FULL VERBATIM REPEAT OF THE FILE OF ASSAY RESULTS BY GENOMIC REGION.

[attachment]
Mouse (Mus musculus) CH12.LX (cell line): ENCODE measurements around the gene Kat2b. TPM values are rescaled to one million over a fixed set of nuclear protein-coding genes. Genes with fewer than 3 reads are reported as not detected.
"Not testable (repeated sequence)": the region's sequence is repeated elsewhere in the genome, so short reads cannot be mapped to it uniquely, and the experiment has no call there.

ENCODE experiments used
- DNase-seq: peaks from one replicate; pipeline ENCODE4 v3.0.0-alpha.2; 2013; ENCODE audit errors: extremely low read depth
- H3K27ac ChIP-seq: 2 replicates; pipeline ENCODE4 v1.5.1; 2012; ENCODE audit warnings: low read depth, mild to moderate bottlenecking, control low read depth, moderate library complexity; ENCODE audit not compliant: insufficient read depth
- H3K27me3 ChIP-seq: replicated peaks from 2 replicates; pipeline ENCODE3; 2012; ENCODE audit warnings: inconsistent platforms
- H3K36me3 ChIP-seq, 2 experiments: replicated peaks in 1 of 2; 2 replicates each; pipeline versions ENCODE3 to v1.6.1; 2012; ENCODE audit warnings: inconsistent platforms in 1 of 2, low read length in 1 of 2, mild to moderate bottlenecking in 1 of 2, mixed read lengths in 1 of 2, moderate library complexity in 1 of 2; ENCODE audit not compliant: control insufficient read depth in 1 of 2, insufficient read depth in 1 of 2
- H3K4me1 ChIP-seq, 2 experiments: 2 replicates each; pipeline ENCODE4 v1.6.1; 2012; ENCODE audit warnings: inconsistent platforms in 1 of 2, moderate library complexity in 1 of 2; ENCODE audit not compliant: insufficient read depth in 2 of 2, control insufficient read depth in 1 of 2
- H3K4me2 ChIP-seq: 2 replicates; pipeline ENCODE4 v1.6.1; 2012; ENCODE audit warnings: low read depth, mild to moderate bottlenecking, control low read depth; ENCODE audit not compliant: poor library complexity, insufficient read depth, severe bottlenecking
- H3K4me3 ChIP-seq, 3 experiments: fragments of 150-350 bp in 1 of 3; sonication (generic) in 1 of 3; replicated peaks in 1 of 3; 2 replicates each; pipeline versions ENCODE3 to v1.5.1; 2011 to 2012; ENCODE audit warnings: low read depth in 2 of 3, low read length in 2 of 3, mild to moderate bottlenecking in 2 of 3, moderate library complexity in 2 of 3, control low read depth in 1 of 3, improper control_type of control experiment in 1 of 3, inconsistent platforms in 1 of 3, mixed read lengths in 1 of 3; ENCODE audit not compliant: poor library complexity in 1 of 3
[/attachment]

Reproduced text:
Mouse (Mus musculus) CH12.LX (cell line): ENCODE measurements around the gene Kat2b. TPM values are rescaled to one million over a fixed set of nuclear protein-coding genes. Genes with fewer than 3 reads are reported as not detected.
"Not testable (repeated sequence)": the region's sequence is repeated elsewhere in the genome, so short reads cannot be mapped to it uniquely, and the experiment has no call there.

ENCODE experiments used
- DNase-seq: peaks from one replicate; pipeline ENCODE4 v3.0.0-alpha.2; 2013; ENCODE audit errors: extremely low read depth
- H3K27ac ChIP-seq: 2 replicates; pipeline ENCODE4 v1.5.1; 2012; ENCODE audit warnings: low read depth, mild to moderate bottlenecking, control low read depth, moderate library complexity; ENCODE audit not compliant: insufficient read depth
- H3K27me3 ChIP-seq: replicated peaks from 2 replicates; pipeline ENCODE3; 2012; ENCODE audit warnings: inconsistent platforms
- H3K36me3 ChIP-seq, 2 experiments: replicated peaks in 1 of 2; 2 replicates each; pipeline versions ENCODE3 to v1.6.1; 2012; ENCODE audit warnings: inconsistent platforms in 1 of 2, low read length in 1 of 2, mild to moderate bottlenecking in 1 of 2, mixed read lengths in 1 of 2, moderate library complexity in 1 of 2; ENCODE audit not compliant: control insufficient read depth in 1 of 2, insufficient read depth in 1 of 2
- H3K4me1 ChIP-seq, 2 experiments: 2 replicates each; pipeline ENCODE4 v1.6.1; 2012; ENCODE audit warnings: inconsistent platforms in 1 of 2, moderate library complexity in 1 of 2; ENCODE audit not compliant: insufficient read depth in 2 of 2, control insufficient read depth in 1 of 2
- H3K4me2 ChIP-seq: 2 replicates; pipeline ENCODE4 v1.6.1; 2012; ENCODE audit warnings: low read depth, mild to moderate bottlenecking, control low read depth; ENCODE audit not compliant: poor library complexity, insufficient read depth, severe bottlenecking
- H3K4me3 ChIP-seq, 3 experiments: fragments of 150-350 bp in 1 of 3; sonication (generic) in 1 of 3; replicated peaks in 1 of 3; 2 replicates each; pipeline versions ENCODE3 to v1.5.1; 2011 to 2012; ENCODE audit warnings: low read depth in 2 of 3, low read length in 2 of 3, mild to moderate bottlenecking in 2 of 3, moderate library complexity in 2 of 3, control low read depth in 1 of 3, improper control_type of control experiment in 1 of 3, inconsistent platforms in 1 of 3, mixed read lengths in 1 of 3; ENCODE audit not compliant: poor library complexity in 1 of 3